Ontarians will be paying a net $21 billion over the next three decades to get short-term savings under the Liberal government’s hydro plan, which is designed to make the province’s bottom line look better, two watchdogs said Wednesday.
Both the financial accountability officer and the auditor general weighed in on the plan to lower hydro rates, which have roughly doubled over the last decade.
A report from the budget watchdog found that the government will spend $45 billion over the life of its hydro plan to save people $24 billion on their bills over the next approximately 30 years.
The $45 billion, however, is mostly the cost of funding an eight-per-cent rebate that took effect in January and assumes balanced budgets. If the government has to fund that rebate through debt, the cost could soar up to $93 billion, the report said.
Premier Kathleen Wynne promised to cut hydro bills in the province after widespread anger over rising costs helped send her approval ratings to record lows. Under the government’s plan, Ontarians will see lowered hydro bills for the next 10 years, but will then pay higher costs for the following 20 years.
Legislation to cut electricity bills by 17 per cent on average — on top of the eight-per-cent rebate — is currently before the House and has to pass before the summer break begins June 1 if relief is to be delivered under the timeline the Liberals promised.
The hydro plan will lower time-of-use rates by removing from bills a portion of the global adjustment, a charge consumers pay for above-market rates to power producers. For the next 10 years, a new entity overseen by Ontario Power Generation will take on debt to pay that difference.
That means there will be no impact on Ontario’s net debt — currently at about $312 billion — or annual surplus/deficit, said Auditor General Bonnie Lysyk. The auditor told a committee studying the hydro legislation Wednesday that it “sets a dangerous precedent.”
“There are a lot of people investing a lot of time and money to set this up, structured in such a way that it doesn’t affect bottom line,” she said.
Energy Minister Glenn Thibeault has said OPG has expertise in managing hydro-related debt.
The OPG Trust is financing 55 per cent of that borrowing, with the province financing the rest. But the OPG Trust borrows at an average rate of 5.4 per cent, compared to the province’s 4.5 per cent, the FAO noted. So if the government took on all of the refinancing, ratepayers could save $4 billion, the FAO concluded.
In light of those potential savings, NDP critic Peter Tabuns called the government’s financing structure “puzzling.”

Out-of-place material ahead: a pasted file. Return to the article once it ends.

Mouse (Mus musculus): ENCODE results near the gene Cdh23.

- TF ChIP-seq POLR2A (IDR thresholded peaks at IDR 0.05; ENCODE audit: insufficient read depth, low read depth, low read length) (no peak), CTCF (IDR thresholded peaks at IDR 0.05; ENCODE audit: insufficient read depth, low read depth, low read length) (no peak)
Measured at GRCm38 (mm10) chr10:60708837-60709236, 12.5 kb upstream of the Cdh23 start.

“Why it’s being set up in the special purpose vehicle, this little subsidiary of OPG is hard to understand,” he said. “It may make provincial debt look better because it’s been moved off (the government books), but that can be the only advantage. It’s going to cost us a lot of money.”
The Liberals have said after the initial cut to bills this year, rate increases will be held to inflation for the next four years. After that, the average bill will rise about 6.8 per cent a year until 2028, the FAO projected.
At that point, ratepayers will have to start paying back debt that will be accumulated in order to finance lower rates for the first decade. From then on, bills will be about four per cent higher than they would have been without the Liberal plan, Financial Accountability Officer Stephen LeClair said.
The cost of paying back that debt with interest — which the government has said will be up to $28 billion — will go back onto ratepayers’ bills for about 20 years starting in 2028 as a “Clean Energy Adjustment.”
The FAO estimated the cost of interest on that debt will be $21 billion, assuming a five-per-cent weighted average interest rate. If that rises to six per cent, ratepayers will end up paying $30 billion, LeClair projected.
Electricity bills in the province have roughly doubled in the last decade, due in part to green energy initiatives, and the government has said the goal of its hydro plan is to better spread out those costs.
“We’ve always said that the proposed Fair Hydro Plan will cost more over the long-term, but it will share the costs of our investments more fairly over a longer period of time, and lower bills by 25 per cent on average starting this summer,” Thibeault said in a statement.
The FAO’s $21-billion projection is in line with the government’s estimates, Thibeault said, dismissing the FAO’s “outlier scenarios” as extremely unlikely.